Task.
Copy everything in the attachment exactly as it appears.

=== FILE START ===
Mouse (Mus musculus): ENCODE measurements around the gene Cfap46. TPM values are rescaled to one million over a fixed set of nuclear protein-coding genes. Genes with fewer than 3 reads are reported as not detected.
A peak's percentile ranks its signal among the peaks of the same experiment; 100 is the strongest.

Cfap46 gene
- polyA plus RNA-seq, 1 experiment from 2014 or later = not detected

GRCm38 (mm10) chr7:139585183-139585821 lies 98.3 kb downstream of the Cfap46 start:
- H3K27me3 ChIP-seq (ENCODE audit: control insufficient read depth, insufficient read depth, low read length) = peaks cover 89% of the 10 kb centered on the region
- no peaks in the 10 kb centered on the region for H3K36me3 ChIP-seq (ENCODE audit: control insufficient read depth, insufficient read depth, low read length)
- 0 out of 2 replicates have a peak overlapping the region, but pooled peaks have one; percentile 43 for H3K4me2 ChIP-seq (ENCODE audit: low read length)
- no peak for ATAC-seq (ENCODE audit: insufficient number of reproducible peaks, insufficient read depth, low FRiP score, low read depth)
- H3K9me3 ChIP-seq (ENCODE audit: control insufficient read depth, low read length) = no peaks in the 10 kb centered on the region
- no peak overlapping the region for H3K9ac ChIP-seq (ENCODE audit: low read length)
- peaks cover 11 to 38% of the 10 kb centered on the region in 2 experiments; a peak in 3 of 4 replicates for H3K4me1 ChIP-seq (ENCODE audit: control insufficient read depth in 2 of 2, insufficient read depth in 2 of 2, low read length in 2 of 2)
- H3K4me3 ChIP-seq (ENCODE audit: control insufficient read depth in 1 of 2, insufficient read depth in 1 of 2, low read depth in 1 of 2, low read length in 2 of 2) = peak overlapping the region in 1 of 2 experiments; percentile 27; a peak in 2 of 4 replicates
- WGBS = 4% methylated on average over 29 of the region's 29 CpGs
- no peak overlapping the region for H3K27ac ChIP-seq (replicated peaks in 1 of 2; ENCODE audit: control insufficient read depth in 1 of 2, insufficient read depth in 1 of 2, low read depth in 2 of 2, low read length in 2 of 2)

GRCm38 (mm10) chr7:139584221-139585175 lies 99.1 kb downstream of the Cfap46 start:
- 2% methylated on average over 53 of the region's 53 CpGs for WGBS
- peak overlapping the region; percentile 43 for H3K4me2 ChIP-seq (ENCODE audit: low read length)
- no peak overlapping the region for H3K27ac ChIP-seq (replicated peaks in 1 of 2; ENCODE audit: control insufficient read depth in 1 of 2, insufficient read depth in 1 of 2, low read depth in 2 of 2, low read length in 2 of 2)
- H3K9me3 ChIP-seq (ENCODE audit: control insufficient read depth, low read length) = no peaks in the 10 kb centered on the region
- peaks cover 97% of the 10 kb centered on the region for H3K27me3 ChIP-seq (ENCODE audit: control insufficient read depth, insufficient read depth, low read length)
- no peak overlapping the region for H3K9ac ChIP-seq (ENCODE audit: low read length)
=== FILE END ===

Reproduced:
Mouse (Mus musculus): ENCODE measurements around the gene Cfap46. TPM values are rescaled to one million over a fixed set of nuclear protein-coding genes. Genes with fewer than 3 reads are reported as not detected.
A peak's percentile ranks its signal among the peaks of the same experiment; 100 is the strongest.

Cfap46 gene
- polyA plus RNA-seq, 1 experiment from 2014 or later = not detected

GRCm38 (mm10) chr7:139585183-139585821 lies 98.3 kb downstream of the Cfap46 start:
- H3K27me3 ChIP-seq (ENCODE audit: control insufficient read depth, insufficient read depth, low read length) = peaks cover 89% of the 10 kb centered on the region
- no peaks in the 10 kb centered on the region for H3K36me3 ChIP-seq (ENCODE audit: control insufficient read depth, insufficient read depth, low read length)
- 0 out of 2 replicates have a peak overlapping the region, but pooled peaks have one; percentile 43 for H3K4me2 ChIP-seq (ENCODE audit: low read length)
- no peak for ATAC-seq (ENCODE audit: insufficient number of reproducible peaks, insufficient read depth, low FRiP score, low read depth)
- H3K9me3 ChIP-seq (ENCODE audit: control insufficient read depth, low read length) = no peaks in the 10 kb centered on the region
- no peak overlapping the region for H3K9ac ChIP-seq (ENCODE audit: low read length)
- peaks cover 11 to 38% of the 10 kb centered on the region in 2 experiments; a peak in 3 of 4 replicates for H3K4me1 ChIP-seq (ENCODE audit: control insufficient read depth in 2 of 2, insufficient read depth in 2 of 2, low read length in 2 of 2)
- H3K4me3 ChIP-seq (ENCODE audit: control insufficient read depth in 1 of 2, insufficient read depth in 1 of 2, low read depth in 1 of 2, low read length in 2 of 2) = peak overlapping the region in 1 of 2 experiments; percentile 27; a peak in 2 of 4 replicates
- WGBS = 4% methylated on average over 29 of the region's 29 CpGs
- no peak overlapping the region for H3K27ac ChIP-seq (replicated peaks in 1 of 2; ENCODE audit: control insufficient read depth in 1 of 2, insufficient read depth in 1 of 2, low read depth in 2 of 2, low read length in 2 of 2)

GRCm38 (mm10) chr7:139584221-139585175 lies 99.1 kb downstream of the Cfap46 start:
- 2% methylated on average over 53 of the region's 53 CpGs for WGBS
- peak overlapping the region; percentile 43 for H3K4me2 ChIP-seq (ENCODE audit: low read length)
- no peak overlapping the region for H3K27ac ChIP-seq (replicated peaks in 1 of 2; ENCODE audit: control insufficient read depth in 1 of 2, insufficient read depth in 1 of 2, low read depth in 2 of 2, low read length in 2 of 2)
- H3K9me3 ChIP-seq (ENCODE audit: control insufficient read depth, low read length) = no peaks in the 10 kb centered on the region
- peaks cover 97% of the 10 kb centered on the region for H3K27me3 ChIP-seq (ENCODE audit: control insufficient read depth, insufficient read depth, low read length)
- no peak overlapping the region for H3K9ac ChIP-seq (ENCODE audit: low read length)